As early as 1920 there were attempts to incorporate some of the communities of the Santa Clara River Valley. Four years later a chamber of commerce was formed in Newhall, with one of its goals being city formation.
The "home rule" movement gained strength with the effort to create Canyon County in the 1970s, but its repeated defeat took its toll on the volunteers who had worked so hard for the cause. Things were quiet on the political front for most of the next decade as the valley's community leaders met, watched and waited for the right time to strike again.
That time came in 1985. A robust economy had led to unprecedented growth in residential construction, and while some development was master-planned, housing tracts and strip malls in other parts of the valley were being approved by the county with little regard for their impact on roads, schools or existing residents.
Louis Garasi, president of the Santa Clarita Valley Chamber of Commerce, chaired the city formation committee, with Connie Worden, a veteran of the Canyon County effort, as vice chair. With strong support from the Santa Clarita Valley and Canyon Country chambers of commerce, the committee held lively, well-attended public meetings that revealed a growing interest in home rule and mounting dissatisfaction with inadequate roads. Many also expressed the desire to preserve the valley's precious heritage, historic sites and oak trees, and to have a say in the planning and development of the area.
A petition campaign and the filing of the official cityhood application with the Local Agency Formation Commission (LAFCO) got the ball rolling. The city formation committee requested a ninety square-mile area for the proposed City of Santa Clarita and watched in anguish as LAFCO pared it down to just over thirty-nine square miles, carving out most of the areas where development was pending. Nonetheless, even with the smaller configuration, a preliminary feasibility study revealed that the new city would see an initial budget surplus of three million dollars per year — local tax dollars that would otherwise go to other parts of the county. The two-and-a-half-year odyssey had begun.
Joining the city formation committee soon after it was organized were Jo Anne Darcy, Carl Boyer, Jan Heidt and Jill Klajic. Each accepted assignments and showed residents the value in becoming a city.
Two years and a thousand volunteer hours later, Carl Boyer was elected to chair the city formation committee. When Boyer decided to become a City Council candidate he was replaced as chairman by Art Donnelly, a local insurance agent, while Connie Worden continued as vice chair.
Petition gathering began with the expectation of going house-to-house for registered voters' signatures only, but it was soon clear that shopping center "blitzes" were most effective. Six months of shopping center conversations resulted in a sufficient number of signatures to guarantee a full cityhood study by LAFCO and an opportunity to vote on the issue.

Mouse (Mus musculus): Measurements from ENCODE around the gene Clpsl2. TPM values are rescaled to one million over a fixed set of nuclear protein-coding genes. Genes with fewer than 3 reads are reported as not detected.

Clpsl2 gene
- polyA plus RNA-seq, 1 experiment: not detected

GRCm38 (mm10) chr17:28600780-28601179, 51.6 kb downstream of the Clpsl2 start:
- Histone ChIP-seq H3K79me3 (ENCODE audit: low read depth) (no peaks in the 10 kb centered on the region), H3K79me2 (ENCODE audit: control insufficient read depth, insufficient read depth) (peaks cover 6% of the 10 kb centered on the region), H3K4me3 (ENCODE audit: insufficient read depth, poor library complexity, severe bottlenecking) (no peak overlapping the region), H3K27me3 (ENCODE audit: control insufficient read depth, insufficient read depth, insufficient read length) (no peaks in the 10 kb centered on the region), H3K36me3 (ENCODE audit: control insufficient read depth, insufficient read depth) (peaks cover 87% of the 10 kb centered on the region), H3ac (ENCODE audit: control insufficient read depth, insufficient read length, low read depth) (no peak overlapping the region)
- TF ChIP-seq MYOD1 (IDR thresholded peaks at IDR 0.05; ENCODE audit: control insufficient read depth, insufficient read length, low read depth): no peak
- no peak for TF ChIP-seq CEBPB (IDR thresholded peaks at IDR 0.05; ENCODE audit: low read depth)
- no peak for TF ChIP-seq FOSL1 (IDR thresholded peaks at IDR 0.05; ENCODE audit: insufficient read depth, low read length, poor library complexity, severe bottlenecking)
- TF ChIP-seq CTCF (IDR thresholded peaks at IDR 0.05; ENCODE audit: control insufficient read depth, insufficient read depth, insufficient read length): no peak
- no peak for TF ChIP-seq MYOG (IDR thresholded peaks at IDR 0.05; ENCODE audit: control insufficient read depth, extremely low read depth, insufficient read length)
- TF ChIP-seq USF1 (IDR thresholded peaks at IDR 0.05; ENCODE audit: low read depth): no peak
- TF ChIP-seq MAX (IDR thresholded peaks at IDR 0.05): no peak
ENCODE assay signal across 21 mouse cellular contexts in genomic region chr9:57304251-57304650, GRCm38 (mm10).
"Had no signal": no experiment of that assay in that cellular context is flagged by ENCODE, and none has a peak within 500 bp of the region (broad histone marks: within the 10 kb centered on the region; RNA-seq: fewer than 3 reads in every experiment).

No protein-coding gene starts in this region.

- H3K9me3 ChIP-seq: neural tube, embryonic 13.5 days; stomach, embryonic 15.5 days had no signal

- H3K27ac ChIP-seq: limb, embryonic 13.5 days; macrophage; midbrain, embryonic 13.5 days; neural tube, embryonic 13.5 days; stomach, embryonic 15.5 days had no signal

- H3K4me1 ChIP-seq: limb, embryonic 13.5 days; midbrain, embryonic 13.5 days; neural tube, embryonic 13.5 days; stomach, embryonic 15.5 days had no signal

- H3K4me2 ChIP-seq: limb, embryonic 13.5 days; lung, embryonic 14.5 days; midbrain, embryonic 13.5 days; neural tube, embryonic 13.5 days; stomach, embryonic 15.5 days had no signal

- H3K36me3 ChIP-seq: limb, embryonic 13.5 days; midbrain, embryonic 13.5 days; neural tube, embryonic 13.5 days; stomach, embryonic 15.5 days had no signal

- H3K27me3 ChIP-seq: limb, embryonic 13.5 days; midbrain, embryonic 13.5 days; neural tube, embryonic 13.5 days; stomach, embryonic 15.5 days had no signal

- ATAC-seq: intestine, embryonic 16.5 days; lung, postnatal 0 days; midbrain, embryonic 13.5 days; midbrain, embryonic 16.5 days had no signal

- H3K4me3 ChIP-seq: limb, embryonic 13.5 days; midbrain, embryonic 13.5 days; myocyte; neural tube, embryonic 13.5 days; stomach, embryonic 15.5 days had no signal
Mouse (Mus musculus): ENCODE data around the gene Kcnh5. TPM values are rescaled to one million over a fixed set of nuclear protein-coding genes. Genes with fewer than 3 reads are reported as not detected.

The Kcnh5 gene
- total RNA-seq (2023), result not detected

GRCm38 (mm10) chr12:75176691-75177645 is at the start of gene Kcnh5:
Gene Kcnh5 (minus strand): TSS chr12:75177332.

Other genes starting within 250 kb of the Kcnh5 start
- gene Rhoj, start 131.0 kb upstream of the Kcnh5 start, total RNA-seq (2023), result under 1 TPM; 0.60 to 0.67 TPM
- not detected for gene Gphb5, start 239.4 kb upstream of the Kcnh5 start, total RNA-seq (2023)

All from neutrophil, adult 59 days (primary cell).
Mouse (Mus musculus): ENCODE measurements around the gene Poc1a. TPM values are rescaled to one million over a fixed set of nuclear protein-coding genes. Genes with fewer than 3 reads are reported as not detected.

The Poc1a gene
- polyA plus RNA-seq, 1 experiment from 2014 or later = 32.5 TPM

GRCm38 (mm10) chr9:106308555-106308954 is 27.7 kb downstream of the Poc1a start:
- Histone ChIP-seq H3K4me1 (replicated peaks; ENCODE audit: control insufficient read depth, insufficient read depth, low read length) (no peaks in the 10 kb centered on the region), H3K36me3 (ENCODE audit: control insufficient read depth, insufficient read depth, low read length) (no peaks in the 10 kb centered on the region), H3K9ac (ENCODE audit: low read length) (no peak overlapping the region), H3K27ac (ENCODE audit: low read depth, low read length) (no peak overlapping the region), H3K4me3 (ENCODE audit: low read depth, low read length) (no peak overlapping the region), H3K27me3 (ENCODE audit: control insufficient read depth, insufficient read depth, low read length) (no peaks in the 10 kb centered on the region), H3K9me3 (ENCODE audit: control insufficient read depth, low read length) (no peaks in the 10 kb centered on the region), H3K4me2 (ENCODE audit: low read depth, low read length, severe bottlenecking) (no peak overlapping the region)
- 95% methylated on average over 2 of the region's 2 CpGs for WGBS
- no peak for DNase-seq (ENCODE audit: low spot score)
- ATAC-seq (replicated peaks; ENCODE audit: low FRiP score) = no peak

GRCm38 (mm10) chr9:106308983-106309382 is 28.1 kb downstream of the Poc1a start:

The city boundaries approved by LAFCO included most of the populated areas of Newhall, Saugus, Canyon Country and Valencia. Left out were Castaic, Agua Dulce, everything west of Interstate 5, and most of the land south of State Route 14 except for Sand Canyon, whose inclusion was championed by three cityhood leaders who lived there — Lou Garasi, Jan Heidt and Howard P. "Buck" McKeon.
Even though the approved boundaries were smaller than the city formation committee had desired, they still made Santa Clarita the largest city ever to incorporate. Many cities surpass Santa Clarita in size, but none started out with a population well in excess of one hundred thousand on the day it was formed.
On Tuesday, November 3, 1987, 67.15 percent of the voters approved cityhood (Proposition U). In a record turnout, they also decided to elect their council members at-large.
Five candidates from a field of twenty-six were elected to the first City Council. In order of the number of votes received, they were: Howard P. "Buck" McKeon, Jan Heidt, Jo Anne Darcy, Carl Boyer and Dennis Koontz. McKeon, with 7,219 votes, became the first mayor; Heidt, with 6,091, became mayor pro tempore.
The cold and blustery night of December 15, 1987 did not dampen the warmth and enthusiasm for cityhood as two thousand citizens lustily cheered the winners at their first meeting in the gymnasium at College of the Canyons. Almost immediately, the City Council stopped the cutting of heritage oak trees.
Cityhood played to standing-room-only crowds at the Arroyo Seco Junior High School multi-purpose room and the Hart High School auditorium, where the earliest council meetings were held. The city conducted its business from a tiny storefront office on Soledad Canyon Road in Canyon Country, with Carmen Sarro as the first permanent employee reporting to interim city manager Fred Bien. Within a year the city moved to its present quarters at 23920 Valencia Boulevard and welcomed George Caravalho as its first full-time city manager.
Chapter adapted from material originally developed by Jerry Reynolds and the Santa Clarita Valley Chamber of Commerce.
1. For a brief time, the city initially used the cityhood campaign office in the Saugus Schoolhouse Emporium (the shopping center that had been the old Saugus elementary school).
Carmen Sarro is remembered as the city's first employee, but who was first to be hired? Fred Bien, the interim city manager who set up the city, started work
the day after the cityhood vote. Jill Klajic, who'd been paid staff to the cityhood campaign, continued to get paid to perform clerical functions until
a couple of weeks after the city's incorporation on Dec. 15, 1987. It can be fairly said that Sarro was the first newly hired employee after election day, and that she
was the city's first "permanent" employee.
3. Pronounced Bee-Enn.
©1998 SANTA CLARITA VALLEY HISTORICAL SOCIETY RIGHTS RESERVED.